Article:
I moved to Aberdeen in the autumn of 2012. I had a 6 month old baby and a partner who was beginning his first year lecturing at a local university. Before that, in another country that was not my homeland, I had been living in a small city in America’s midwest. There I practised architecture (in which I have my training), painted houses, sold tea at the farmers’ market, up-cycled woollen jumpers into mittens, and looked after other people’s babies.
By far, the most life-giving thing I worked on was a community garden. With others from the church I was at, I dug up the large property surrounding the church building and we planted seeds and seedlings. The first beds we dug using spades, lifting away the sod and turning the soil under. Neighbours looked on and one asked if we were digging graves. When the garden got larger–the beds merging together forming an enormous mattress covered with straw mulch–people left fish skeletons to bury under our tomatoes.
Then, and now, I knew this kind of work was for me. Creative decisions had to be made all day long and my mind deftly unravelled problems–environmental, social, practical–during work days, and later on, when it wasn’t duly focussed on problem solving. My body crouched, twisted, and bent, and my hands tugged, buried, picked, and sorted. I needed to be outside, even under the blistering midwest midsummer sun. I felt wholesomely tired at the end of a day and well-rested in the morning.
Time passed. It passed in waves and cycles. In gluts and scarcities. And my spirit grew as kairos wound itself around me. The barren soil, the preparations made, the empty pantry, and the deserted streets during Lent. The day-in-and-day-out-ness of watering+weeding, the drinking of tea with volunteers, the greeting of strangers on the streets of Ordinary Time. And the feasting and celebration at Harvest time and appreciation of saved and preserved produce during the festive Christmas season. All of it reminded me that I belonged in this place right now, and that things were shuffling around to let me fit, “announcing my place in the family of things“, even though they did not necessarily require me to be there. Time would keep ebbing and flowing even if I weren’t there… but seeing as I was, would I just settle in and just make myself at home in the meantime?
Last summer, three years into our “Aberdeen period”, we bought a flat–an ex-city-council “4-in-a-block”, as locals call them. The front and back gardens were covered entirely with “chuckie stanes” (landscaping gravel, or “stones you can chuck”) on polythene. Three clumps of Spanish bluebells (promptly removed) and one fuchsia flourished along the front wall of our flat, and a healthy clump of sorrel had crept from a neighbour’s garden into ours at the back, but other than that, there was nothing. It was a clean slate waiting for a hardworking gardener (and her hardworking partner).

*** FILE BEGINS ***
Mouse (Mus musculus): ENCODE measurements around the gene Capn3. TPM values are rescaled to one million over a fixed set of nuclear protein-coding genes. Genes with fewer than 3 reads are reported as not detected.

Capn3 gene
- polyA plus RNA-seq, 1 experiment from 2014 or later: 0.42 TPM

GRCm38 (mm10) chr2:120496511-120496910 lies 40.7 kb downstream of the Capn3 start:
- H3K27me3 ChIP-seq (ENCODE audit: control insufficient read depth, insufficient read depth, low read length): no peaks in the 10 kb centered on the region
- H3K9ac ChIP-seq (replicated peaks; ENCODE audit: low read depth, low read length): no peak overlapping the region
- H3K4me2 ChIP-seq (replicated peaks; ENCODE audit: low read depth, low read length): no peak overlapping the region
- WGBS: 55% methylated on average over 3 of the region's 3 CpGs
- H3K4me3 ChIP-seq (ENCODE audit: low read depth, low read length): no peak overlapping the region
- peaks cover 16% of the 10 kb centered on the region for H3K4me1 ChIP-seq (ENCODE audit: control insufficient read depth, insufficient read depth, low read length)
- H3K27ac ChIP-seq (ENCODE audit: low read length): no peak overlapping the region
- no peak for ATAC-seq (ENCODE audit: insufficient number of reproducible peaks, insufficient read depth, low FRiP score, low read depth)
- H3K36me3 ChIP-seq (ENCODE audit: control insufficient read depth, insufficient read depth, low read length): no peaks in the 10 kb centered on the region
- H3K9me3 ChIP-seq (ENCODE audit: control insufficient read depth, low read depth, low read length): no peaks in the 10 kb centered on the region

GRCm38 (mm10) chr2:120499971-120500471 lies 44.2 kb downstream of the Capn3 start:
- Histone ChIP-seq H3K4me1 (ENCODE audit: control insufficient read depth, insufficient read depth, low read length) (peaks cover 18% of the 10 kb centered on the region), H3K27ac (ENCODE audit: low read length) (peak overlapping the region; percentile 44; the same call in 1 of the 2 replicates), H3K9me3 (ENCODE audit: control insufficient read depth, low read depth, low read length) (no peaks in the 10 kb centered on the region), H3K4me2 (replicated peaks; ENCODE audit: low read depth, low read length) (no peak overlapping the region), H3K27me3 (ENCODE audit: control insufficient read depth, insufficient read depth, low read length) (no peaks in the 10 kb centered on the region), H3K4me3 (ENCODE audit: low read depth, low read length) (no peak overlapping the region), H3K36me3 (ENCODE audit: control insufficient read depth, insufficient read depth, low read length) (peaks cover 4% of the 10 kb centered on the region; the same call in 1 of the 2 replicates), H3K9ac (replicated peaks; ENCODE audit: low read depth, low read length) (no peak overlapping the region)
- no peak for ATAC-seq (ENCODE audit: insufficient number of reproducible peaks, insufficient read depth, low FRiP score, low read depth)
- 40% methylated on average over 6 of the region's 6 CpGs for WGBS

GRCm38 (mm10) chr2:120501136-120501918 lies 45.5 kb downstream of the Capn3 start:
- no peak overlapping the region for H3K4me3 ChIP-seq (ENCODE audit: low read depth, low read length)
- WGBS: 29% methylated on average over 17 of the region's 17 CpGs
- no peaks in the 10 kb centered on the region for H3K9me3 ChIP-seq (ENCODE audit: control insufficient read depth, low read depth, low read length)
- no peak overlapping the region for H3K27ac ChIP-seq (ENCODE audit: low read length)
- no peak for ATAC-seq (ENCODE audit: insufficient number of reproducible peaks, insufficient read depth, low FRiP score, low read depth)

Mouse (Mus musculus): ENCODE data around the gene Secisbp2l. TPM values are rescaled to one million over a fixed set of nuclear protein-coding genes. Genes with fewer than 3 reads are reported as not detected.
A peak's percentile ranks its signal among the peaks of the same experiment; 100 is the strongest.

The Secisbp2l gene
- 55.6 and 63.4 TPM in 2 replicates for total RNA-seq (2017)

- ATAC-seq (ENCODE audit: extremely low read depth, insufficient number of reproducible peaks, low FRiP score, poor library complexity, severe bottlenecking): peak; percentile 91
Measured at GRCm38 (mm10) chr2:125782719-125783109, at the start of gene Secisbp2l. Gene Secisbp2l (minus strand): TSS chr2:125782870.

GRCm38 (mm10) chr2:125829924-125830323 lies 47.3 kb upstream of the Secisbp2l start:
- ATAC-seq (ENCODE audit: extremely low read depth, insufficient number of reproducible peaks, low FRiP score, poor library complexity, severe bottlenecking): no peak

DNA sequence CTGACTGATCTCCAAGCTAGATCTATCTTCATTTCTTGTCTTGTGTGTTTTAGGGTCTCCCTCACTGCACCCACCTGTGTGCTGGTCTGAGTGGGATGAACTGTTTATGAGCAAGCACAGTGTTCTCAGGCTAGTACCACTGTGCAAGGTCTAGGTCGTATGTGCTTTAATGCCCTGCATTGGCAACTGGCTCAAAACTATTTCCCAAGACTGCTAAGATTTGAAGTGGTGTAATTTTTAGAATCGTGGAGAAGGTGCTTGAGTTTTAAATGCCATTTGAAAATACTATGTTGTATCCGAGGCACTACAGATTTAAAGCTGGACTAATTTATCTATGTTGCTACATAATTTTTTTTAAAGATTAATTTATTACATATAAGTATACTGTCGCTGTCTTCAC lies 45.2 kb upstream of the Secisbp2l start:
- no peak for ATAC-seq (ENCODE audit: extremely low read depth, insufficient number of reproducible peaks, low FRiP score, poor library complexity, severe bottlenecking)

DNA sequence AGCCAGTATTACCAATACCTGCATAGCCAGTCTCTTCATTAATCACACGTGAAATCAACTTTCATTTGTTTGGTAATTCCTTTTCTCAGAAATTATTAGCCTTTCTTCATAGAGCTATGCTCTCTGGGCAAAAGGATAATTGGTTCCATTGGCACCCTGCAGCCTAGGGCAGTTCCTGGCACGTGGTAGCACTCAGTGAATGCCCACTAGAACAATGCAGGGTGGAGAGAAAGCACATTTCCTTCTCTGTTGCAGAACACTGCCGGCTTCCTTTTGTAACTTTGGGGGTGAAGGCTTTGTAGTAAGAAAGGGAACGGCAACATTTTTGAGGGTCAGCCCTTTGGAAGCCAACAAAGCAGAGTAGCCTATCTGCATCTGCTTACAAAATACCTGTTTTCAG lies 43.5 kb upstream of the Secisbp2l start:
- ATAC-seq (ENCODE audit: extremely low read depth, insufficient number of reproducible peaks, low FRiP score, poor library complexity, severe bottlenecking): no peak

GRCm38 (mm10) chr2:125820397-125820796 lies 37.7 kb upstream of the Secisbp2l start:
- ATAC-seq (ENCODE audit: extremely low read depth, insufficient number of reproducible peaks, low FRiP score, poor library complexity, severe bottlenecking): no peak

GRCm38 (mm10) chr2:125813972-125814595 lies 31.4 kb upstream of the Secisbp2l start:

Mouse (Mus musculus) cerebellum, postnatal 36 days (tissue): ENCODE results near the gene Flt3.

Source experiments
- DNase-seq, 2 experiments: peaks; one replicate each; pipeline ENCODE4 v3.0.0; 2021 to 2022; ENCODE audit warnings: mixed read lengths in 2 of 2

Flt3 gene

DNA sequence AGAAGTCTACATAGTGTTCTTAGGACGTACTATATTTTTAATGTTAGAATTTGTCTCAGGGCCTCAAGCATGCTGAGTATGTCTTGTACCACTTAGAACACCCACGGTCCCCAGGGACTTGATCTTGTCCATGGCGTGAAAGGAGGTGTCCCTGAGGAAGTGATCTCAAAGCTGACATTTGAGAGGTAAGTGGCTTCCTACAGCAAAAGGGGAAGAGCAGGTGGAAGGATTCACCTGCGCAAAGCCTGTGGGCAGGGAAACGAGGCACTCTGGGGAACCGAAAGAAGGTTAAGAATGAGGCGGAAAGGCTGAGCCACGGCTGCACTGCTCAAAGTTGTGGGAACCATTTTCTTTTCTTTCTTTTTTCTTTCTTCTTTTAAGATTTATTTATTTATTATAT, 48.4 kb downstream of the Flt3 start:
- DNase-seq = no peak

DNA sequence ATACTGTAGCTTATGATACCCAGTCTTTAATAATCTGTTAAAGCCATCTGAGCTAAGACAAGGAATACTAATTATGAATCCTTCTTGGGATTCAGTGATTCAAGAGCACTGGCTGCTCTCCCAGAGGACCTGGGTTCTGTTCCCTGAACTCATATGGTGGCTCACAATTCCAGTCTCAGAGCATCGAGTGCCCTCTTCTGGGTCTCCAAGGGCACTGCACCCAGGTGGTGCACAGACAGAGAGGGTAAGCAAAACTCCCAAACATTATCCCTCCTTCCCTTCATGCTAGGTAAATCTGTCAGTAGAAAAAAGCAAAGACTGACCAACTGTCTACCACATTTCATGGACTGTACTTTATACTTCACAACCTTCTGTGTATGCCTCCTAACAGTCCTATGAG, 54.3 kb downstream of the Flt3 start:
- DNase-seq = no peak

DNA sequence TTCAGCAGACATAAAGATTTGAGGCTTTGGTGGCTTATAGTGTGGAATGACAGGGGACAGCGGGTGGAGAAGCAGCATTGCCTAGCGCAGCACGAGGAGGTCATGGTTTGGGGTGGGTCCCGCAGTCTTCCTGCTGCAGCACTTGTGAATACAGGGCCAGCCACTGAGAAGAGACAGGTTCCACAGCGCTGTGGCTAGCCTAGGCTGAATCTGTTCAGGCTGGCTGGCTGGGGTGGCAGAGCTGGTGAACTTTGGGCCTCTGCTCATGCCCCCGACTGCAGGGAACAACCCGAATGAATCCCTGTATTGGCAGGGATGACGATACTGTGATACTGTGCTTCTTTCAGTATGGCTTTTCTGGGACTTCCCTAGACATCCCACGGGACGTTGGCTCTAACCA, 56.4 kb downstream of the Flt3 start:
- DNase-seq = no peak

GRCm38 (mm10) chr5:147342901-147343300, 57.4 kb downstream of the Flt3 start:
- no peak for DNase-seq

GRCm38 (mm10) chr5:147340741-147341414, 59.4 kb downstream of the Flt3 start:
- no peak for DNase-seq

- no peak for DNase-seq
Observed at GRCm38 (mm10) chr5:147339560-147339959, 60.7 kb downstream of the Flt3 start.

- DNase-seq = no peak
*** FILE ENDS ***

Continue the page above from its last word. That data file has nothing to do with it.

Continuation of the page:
For three years I had struggled to settle into the granite city. Indeed, the winter is long, dark, and damp, but it has actually been the summers I have found most difficult. Sure, it is beautiful on a sunny day when the stone reflects stars of light, and the people mirror that to one-another… but it is not sunny often. When we first arrived in Aberdeen, a new friend told me that the summer we were experiencing was the best she’d had in her ten years of life here. I cried on the walk home.
During those first years (and occasionally even now) I paced well-tred and unhelpful tracks, circles within the bounds of my life. I felt disconnected to the people around me, constantly misunderstanding them, or anxious that they had misunderstood me; this is what it is like to live in another country (hell, this is often what it is like to live in the world in general). I did not want to commit to living here with these people and my reticence to plant a garden was ultimate proof. Planting here would mean being open to seeing that beautiful things could exist here–surely they couldn’t! Planting here would mean being open to big and painful things happening here–did I really want life to be any harder than it already felt?
I realised that I had to make space in my life for a garden so that the world could make a wee space for me. Like passive resisters before me (and, uh, colonials too), I made up my mind to start a garden so that I could claim my own life. In cultivating a garden here, I resist (mostly internal) forces that would keep me from experiencing the rhythms of REAL life. The rhythms that keep me grounded in this world right now. In tending a garden, I am driving in a stake, making certain claims upon my own life, and not allowing it drift into a path on which I do not belong.
Bloom where you are planted, or so it’s said. For me I am having to plant in order to bloom where I’ve been planted…